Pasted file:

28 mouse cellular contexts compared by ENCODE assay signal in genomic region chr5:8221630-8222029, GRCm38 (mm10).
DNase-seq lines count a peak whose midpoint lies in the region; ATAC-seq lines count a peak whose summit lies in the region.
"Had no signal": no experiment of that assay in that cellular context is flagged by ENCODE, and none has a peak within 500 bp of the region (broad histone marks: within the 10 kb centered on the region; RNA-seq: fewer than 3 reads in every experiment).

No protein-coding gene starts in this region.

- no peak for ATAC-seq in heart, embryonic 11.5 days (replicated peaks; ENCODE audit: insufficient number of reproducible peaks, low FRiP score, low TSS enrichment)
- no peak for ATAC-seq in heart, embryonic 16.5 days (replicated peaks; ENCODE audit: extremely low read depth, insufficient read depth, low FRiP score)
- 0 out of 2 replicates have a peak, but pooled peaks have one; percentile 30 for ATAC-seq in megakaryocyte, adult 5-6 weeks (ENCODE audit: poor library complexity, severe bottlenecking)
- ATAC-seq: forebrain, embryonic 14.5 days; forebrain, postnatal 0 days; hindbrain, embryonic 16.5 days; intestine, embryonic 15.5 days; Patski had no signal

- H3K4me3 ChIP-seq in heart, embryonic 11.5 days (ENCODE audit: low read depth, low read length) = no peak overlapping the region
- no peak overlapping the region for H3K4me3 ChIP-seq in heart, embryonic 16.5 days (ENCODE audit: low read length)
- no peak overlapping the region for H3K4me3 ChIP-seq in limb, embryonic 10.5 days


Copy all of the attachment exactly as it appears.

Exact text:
28 mouse cellular contexts compared by ENCODE assay signal in genomic region chr5:8221630-8222029, GRCm38 (mm10).
DNase-seq lines count a peak whose midpoint lies in the region; ATAC-seq lines count a peak whose summit lies in the region.
"Had no signal": no experiment of that assay in that cellular context is flagged by ENCODE, and none has a peak within 500 bp of the region (broad histone marks: within the 10 kb centered on the region; RNA-seq: fewer than 3 reads in every experiment).

No protein-coding gene starts in this region.

- no peak for ATAC-seq in heart, embryonic 11.5 days (replicated peaks; ENCODE audit: insufficient number of reproducible peaks, low FRiP score, low TSS enrichment)
- no peak for ATAC-seq in heart, embryonic 16.5 days (replicated peaks; ENCODE audit: extremely low read depth, insufficient read depth, low FRiP score)
- 0 out of 2 replicates have a peak, but pooled peaks have one; percentile 30 for ATAC-seq in megakaryocyte, adult 5-6 weeks (ENCODE audit: poor library complexity, severe bottlenecking)
- ATAC-seq: forebrain, embryonic 14.5 days; forebrain, postnatal 0 days; hindbrain, embryonic 16.5 days; intestine, embryonic 15.5 days; Patski had no signal

- H3K4me3 ChIP-seq in heart, embryonic 11.5 days (ENCODE audit: low read depth, low read length) = no peak overlapping the region
- no peak overlapping the region for H3K4me3 ChIP-seq in heart, embryonic 16.5 days (ENCODE audit: low read length)
- no peak overlapping the region for H3K4me3 ChIP-seq in limb, embryonic 10.5 days